A dagger that was inside the tomb of King Tutankhamun was made with iron from a meteorite, analysis has shown.
Since the discovery of King Tutankhamun’s tomb in 1925 by Howard Carter, there has been a mystery surrounding one of the knives with which he was buried. It had an iron blade and knife’s metal hadn’t rusted. Italian and Egyptian researchers in Egypt analysed the metal with an x-ray fluorescence spectrometer to figure out its chemical composition. What they found was high nickel content, and the level of cobalt found “strongly suggests an extra-terrestrial origin.”
They compared the iron found in the dagger with two meteorites known to have fallen within 2,000 km of the Red Sea, and found that there was a match between the knife and a meteorite known as Kharga. It was found at the seaport city of Mersa Matruh, 150 miles west of Alexandria. The findings were published on Tuesday in the Journal of Meteoritics and Planetary Science.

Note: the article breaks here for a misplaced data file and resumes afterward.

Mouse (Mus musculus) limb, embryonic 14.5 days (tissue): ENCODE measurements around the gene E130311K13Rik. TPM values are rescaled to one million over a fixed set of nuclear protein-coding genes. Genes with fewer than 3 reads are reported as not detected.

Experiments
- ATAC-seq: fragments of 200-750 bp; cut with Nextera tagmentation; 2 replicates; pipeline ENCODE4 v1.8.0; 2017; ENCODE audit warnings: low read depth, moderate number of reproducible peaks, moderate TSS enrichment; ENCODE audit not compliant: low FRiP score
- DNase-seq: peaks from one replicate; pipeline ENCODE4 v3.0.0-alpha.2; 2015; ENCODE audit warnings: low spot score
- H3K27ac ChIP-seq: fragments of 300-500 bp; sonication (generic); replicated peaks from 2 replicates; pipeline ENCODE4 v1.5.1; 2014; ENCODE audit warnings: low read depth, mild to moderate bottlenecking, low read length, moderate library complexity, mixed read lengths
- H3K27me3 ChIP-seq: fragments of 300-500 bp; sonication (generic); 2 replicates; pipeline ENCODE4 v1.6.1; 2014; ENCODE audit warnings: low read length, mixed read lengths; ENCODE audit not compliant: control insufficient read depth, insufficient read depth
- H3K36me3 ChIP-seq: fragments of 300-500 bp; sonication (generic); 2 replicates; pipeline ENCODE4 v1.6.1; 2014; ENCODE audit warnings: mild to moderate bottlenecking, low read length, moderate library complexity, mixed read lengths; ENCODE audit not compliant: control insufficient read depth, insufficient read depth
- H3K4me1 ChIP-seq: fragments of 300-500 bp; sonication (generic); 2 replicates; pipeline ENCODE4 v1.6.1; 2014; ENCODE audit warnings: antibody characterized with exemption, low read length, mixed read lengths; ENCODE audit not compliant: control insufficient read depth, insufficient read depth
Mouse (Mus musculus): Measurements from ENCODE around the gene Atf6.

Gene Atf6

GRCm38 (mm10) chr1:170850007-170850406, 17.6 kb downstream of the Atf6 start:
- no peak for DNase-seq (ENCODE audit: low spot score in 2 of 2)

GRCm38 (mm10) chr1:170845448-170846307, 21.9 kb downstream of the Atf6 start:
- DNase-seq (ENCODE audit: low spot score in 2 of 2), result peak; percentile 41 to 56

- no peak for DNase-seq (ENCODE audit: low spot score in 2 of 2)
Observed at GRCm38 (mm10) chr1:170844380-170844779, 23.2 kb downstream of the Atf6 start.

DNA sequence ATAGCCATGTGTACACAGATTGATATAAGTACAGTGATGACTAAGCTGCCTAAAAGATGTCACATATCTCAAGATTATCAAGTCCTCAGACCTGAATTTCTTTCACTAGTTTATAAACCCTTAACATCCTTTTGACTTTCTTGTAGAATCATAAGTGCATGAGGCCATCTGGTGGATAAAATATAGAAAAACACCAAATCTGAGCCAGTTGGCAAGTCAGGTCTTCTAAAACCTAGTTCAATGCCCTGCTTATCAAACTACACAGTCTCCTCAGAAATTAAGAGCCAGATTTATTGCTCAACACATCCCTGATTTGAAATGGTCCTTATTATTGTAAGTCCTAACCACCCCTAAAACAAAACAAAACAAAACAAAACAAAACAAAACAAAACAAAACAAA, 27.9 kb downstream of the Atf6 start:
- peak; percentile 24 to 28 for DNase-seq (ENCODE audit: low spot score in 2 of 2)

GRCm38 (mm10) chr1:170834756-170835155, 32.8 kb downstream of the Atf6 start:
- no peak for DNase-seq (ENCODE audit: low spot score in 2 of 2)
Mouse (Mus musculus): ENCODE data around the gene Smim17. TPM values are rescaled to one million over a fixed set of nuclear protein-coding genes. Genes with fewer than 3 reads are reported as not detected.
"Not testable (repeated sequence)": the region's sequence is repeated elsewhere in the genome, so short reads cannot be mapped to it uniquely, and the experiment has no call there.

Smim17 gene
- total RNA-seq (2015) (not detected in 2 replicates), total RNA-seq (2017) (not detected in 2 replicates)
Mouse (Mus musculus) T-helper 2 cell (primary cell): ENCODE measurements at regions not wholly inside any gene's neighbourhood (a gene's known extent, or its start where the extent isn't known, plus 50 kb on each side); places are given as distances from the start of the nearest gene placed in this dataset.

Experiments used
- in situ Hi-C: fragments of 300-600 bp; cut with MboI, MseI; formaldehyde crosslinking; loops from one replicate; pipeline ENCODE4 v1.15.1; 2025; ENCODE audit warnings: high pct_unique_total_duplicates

Humans are known to have worked with bronze, copper, and gold from 4,000BC, but ironwork came much later and was close to unknown in ancient Egypt. In 2013, nine odd black beads were were excavated from a cemetery near the Nile and were found to have been beaten out of meteorite fragments. The beads are older than the Pharaoh and thought to date back to 3,200BC.
Because of the existence of the beads and the knife, researchers have speculated that the ancient Egyptians ascribed a lot of value to meteorites. “We suggest that ancient Egyptians attributed great value to meteoritic iron for the production of fine ornamental or ceremonial objects,” the researchers wrote.